State v. Andrew M. Obriecht, 2010AP1469, District 4, 10/28/10
court of appeals decision (1-judge, not for publication); pro se
Following earlier unsuccessful challenges to his plea-based conviction via direct appeal and habeas, Obriecht utilizes coram nobis as an attack mechanism. He argues that his plea wasn’t knowing, and that requiring a plea as a precondition to participation in the First Offender Program violated due process. The court rejects the arguments because they don’t relate to factual error unknown at the time, hence fall outside the confines of coram nobis.
¶7 The scope of the writ of coram nobis is very narrow. State v. Heimermann, 205 Wis. 2d 376, 382, 556 N.W.2d 756 (Ct. App. 1996). It provides a means to remove errors of fact that were unknown at the time of trial and are of such a nature that knowledge of the fact’s existence would have prevented the entry of judgment. Id. at 383 (citation omitted). The writ does not lie to correct errors of law that appear on the record. Jessen v. State, 95 Wis. 2d 207, 214, 290 N.W.2d 685 (1980). A decision whether to issue a writ of coram nobis is left to the circuit court’s discretion. Id. at 213. We affirm a circuit court’s decision if the court applied the correct law to the facts of record and reached a reasonable conclusion. See State v. Manuel, 2005 WI 75, ¶24, 281 Wis. 2d 554, 697 N.W.2d 811.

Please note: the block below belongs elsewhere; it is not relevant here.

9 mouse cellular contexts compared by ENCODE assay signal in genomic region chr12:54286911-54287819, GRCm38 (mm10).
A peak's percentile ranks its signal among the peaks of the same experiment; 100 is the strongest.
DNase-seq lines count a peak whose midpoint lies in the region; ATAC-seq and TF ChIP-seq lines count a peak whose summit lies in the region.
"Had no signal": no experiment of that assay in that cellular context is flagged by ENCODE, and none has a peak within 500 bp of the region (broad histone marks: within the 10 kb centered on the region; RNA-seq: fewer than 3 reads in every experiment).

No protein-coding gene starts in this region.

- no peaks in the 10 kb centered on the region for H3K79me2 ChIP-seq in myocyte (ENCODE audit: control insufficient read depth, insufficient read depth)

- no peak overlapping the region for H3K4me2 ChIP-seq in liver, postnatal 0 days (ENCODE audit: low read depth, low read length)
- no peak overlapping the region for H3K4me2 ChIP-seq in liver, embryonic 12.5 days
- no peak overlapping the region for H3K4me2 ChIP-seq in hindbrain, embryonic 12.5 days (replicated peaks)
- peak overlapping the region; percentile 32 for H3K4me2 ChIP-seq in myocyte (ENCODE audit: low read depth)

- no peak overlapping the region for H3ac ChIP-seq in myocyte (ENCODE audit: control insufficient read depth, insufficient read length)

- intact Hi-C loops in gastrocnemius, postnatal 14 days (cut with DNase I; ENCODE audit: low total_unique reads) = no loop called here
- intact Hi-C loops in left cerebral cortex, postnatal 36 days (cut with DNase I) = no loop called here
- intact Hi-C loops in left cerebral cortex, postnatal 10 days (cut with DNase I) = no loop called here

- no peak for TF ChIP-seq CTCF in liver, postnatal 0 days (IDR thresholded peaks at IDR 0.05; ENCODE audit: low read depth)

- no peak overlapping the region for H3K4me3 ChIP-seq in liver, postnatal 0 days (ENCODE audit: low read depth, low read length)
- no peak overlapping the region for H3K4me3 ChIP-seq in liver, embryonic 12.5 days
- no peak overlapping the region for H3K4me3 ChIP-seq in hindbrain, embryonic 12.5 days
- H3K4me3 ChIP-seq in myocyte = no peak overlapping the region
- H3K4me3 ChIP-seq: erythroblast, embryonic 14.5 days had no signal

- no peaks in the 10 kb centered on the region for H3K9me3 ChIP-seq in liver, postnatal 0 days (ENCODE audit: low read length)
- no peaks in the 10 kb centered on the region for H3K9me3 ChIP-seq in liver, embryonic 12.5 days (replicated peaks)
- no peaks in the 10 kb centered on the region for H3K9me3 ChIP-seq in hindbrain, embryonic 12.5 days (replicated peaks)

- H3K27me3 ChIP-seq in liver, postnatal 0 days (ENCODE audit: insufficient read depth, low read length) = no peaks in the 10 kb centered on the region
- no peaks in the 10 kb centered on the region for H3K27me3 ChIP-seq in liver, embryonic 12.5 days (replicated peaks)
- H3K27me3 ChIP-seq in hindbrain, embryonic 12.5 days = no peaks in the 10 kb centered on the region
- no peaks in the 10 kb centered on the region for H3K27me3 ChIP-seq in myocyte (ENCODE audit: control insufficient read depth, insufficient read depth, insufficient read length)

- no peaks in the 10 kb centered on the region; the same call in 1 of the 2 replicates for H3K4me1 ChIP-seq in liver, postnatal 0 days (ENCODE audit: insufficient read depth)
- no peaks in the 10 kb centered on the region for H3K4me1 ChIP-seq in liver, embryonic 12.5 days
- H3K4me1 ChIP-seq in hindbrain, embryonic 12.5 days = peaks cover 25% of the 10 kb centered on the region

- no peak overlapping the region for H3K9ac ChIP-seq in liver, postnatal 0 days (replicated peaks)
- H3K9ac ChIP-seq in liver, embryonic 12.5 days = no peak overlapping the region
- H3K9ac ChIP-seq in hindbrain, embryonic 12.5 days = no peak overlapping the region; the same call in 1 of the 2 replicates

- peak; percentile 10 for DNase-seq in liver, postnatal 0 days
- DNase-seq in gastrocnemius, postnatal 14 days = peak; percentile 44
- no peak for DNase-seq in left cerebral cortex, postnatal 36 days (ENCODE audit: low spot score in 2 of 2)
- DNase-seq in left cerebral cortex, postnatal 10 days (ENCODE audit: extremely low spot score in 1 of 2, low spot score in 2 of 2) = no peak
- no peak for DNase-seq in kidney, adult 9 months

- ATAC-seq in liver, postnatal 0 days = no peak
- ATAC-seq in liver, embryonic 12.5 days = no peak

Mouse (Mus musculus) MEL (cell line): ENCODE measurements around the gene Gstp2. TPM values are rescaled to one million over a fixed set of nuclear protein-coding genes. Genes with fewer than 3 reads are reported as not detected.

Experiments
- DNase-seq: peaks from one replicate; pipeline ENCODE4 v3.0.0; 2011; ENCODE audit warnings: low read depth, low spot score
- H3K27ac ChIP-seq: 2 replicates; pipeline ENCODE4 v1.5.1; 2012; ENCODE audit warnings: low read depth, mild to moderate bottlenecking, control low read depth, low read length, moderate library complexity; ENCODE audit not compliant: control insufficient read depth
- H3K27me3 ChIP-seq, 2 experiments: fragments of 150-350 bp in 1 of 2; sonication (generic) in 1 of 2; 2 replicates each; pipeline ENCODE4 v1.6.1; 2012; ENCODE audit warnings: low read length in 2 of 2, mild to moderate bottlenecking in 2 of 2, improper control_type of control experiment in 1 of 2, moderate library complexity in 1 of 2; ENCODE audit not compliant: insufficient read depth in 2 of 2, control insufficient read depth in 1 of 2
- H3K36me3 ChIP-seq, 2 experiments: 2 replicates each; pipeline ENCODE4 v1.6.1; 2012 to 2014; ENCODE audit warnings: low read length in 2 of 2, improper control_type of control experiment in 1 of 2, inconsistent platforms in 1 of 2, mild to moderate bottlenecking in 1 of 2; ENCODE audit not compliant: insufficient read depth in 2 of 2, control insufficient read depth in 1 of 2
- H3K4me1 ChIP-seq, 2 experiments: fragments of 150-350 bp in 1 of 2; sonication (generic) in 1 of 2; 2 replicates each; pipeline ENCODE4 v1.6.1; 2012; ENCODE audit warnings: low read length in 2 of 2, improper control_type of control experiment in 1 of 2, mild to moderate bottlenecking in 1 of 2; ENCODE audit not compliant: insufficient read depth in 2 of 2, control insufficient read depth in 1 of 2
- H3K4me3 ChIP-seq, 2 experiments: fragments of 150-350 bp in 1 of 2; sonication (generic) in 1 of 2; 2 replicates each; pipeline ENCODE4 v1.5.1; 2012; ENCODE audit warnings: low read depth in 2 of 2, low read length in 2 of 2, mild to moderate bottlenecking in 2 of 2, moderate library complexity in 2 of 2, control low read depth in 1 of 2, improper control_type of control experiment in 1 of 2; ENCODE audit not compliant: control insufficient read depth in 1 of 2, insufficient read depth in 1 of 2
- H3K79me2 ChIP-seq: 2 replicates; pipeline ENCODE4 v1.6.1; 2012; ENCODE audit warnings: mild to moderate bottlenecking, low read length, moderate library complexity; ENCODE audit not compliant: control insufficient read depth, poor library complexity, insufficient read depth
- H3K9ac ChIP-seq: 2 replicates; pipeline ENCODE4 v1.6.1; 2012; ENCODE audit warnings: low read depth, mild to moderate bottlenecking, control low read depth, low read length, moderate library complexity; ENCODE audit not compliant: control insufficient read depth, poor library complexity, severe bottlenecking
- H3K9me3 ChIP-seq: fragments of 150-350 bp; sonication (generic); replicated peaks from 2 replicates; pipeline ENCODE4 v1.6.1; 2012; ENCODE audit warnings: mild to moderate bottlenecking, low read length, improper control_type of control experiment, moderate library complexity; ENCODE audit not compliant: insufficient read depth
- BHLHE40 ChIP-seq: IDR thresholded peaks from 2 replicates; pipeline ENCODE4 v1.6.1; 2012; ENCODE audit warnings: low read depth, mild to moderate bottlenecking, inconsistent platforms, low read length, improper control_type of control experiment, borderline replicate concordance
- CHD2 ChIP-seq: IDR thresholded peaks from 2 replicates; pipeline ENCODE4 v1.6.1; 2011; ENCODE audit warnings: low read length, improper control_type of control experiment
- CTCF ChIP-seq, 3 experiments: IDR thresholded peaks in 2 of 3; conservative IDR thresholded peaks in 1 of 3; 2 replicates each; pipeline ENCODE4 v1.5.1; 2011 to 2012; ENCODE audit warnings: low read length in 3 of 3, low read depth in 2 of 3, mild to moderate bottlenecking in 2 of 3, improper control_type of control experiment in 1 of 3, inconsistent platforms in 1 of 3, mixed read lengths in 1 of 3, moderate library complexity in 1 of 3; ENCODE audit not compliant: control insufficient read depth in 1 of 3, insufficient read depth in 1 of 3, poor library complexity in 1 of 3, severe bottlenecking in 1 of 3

¶8 We conclude the court properly exercised its discretion in deciding that Obriecht’s petition is directed to legal arguments and not to a factual error that was unknown at the time of the trial. On appeal he attempts to characterize his complaint as one of factual error, asserting that the district attorney intentionally made a false representation on the requirements for participating in the First Offender Program and the circuit court relied on that inaccurate statement. Despite this reframing of the error, it remains in substance a legal question concerning requirements for participation in the First Offender Program.
Detailed discussion of writ in Heimermann, which includes following caution (205 Wis. 2d at 384): “First, he or she must establish that no other remedy is available. What this means for criminal defendants is that they must not be in custody because if they are, § 974.06, STATS., as an example, provides them a remedy.” Hard to tell whether Obriecht remains in custody on this case – his 2-year sentence imposed in 1998 obviously has expired but he received subsequent consecutive sentences which have kept him prison and which may or may not relate all the way back to this sentence. In any event, the court doesn’t discuss the custody requirement, but it’s one that must be kept in mind with respect to the writ.